not a typical canadian wedding: When Jessie
and nigel paul were married last summer, the
bride danced Bollywood-style with guests,
a local imam congratulated the newlywed
couple, and twelve hundred neighbours and
friends from 30 cultures attended the wedding in two shifts. See sidebar, page 20.
PHOTO: © DAVE AND KATHERINE KALMBACH – ONE TREE PHOTOGRAPHY HTTP://ONETREEPHOTO.CA
ral Comfort Zones
sians (white-skinned people). Monocultural churches
from dozens of ethnic groups have sprung up all over
the country, with denominations encouraging and funding their growth. They in turn have spawned daughter
churches and established vital ministries to immigrants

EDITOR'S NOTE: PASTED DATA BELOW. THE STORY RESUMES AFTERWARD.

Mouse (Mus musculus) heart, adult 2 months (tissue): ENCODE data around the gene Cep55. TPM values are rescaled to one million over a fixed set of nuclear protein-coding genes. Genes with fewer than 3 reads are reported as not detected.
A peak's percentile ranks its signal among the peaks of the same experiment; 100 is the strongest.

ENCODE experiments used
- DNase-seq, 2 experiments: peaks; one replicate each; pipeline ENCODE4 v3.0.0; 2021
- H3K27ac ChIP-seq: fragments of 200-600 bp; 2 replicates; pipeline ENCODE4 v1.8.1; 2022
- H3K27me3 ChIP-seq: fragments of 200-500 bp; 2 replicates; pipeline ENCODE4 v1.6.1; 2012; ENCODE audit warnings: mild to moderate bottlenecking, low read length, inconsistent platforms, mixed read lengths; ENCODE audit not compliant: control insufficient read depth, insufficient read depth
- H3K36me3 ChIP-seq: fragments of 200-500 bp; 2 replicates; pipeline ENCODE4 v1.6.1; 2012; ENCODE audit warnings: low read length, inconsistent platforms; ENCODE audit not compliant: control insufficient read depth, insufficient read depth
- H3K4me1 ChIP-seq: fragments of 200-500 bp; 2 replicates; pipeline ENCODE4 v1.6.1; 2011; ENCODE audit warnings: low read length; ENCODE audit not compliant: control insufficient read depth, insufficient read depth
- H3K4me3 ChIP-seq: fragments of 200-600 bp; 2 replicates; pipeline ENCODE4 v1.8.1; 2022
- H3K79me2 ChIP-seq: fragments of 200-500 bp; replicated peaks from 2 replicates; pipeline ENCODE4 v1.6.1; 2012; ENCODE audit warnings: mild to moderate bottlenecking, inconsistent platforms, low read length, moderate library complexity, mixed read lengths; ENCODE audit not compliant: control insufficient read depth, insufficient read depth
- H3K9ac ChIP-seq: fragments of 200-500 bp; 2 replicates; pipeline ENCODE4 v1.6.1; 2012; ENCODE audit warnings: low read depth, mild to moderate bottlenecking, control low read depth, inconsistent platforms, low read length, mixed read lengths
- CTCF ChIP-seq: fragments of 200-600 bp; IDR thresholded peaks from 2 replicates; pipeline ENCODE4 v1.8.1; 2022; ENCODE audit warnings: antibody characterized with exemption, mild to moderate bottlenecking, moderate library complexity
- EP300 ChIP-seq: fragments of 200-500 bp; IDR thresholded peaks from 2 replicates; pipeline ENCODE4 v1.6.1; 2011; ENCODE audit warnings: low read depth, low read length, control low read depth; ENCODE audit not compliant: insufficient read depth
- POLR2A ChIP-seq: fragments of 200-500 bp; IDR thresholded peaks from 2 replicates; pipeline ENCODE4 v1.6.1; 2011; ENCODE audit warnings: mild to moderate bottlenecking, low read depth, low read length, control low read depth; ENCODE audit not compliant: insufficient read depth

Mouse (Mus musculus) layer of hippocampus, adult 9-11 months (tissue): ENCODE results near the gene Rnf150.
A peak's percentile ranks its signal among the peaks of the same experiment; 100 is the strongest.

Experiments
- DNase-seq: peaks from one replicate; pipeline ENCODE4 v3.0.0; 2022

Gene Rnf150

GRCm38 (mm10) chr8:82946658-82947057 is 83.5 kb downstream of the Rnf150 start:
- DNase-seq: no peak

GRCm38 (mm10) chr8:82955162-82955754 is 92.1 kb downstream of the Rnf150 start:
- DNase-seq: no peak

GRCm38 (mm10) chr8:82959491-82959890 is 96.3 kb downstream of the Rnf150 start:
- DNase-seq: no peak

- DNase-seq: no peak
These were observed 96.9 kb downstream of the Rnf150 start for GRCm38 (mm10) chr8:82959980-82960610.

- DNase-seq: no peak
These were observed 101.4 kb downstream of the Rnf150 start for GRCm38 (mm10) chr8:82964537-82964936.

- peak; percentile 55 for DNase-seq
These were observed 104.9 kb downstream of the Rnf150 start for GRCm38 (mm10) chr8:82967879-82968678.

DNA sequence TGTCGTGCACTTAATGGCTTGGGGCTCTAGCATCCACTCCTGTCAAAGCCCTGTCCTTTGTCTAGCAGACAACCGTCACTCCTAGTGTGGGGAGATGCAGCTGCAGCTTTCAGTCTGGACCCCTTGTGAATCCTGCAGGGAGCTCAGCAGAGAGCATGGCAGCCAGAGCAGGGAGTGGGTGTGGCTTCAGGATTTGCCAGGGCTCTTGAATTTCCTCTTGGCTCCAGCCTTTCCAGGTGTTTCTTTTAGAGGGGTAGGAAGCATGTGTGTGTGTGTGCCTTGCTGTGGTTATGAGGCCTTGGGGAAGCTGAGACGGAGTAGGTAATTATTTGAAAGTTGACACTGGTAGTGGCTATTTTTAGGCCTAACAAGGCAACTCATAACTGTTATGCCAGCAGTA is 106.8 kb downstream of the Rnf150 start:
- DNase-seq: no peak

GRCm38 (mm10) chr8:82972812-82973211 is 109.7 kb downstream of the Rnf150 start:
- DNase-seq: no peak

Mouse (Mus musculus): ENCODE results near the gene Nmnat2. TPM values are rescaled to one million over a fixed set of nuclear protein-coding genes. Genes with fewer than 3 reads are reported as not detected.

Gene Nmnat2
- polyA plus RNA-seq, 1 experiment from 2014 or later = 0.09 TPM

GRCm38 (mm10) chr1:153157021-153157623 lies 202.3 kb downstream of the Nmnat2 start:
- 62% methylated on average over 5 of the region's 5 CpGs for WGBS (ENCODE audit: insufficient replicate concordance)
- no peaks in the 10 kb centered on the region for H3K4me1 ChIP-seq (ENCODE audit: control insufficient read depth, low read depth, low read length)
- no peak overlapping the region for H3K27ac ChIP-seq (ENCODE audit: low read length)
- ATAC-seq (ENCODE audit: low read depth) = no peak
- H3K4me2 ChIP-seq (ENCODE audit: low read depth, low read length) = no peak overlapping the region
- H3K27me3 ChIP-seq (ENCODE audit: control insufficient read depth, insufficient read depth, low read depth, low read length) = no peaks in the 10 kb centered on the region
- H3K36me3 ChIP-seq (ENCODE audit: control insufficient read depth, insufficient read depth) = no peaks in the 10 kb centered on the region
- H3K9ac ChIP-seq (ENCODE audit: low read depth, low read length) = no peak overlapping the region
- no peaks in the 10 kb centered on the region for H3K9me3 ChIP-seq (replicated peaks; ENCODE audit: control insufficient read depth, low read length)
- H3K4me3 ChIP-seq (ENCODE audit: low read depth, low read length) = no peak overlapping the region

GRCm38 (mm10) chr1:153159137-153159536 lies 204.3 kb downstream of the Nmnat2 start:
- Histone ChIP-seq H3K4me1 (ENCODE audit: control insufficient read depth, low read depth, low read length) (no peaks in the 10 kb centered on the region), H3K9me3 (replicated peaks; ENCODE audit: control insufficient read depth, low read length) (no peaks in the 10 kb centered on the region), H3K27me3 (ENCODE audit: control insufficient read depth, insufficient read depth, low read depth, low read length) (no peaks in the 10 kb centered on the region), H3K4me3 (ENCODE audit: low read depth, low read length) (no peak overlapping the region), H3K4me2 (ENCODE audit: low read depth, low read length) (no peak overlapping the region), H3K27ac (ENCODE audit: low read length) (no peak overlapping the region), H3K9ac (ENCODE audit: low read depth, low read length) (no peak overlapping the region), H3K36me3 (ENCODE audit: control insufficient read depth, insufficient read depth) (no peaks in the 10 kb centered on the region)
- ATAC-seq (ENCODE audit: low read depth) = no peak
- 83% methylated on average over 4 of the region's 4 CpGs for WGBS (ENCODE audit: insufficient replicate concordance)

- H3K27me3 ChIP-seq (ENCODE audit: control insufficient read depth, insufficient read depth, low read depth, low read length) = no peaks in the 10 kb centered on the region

from their own countries, yet don’t often reach out beyond their own cultures.
“There [are] a lot of churches that talk about this stuff,
but few do it,” says Baha Habashy, a consultant and coach
who has worked with churches as well as corporations.
Even when there’s a desire to move in the direction of an
intercultural church, it doesn’t always happen. “There’s
a difference between the desire to change and the will-
ingness to change,” he points out. “Willingness is when
you’re willing to pay the price of change. And very few
churches are willing to pay the price.”
The length and structure of the service, the length of
the sermon, the style of music, the way of praying, the use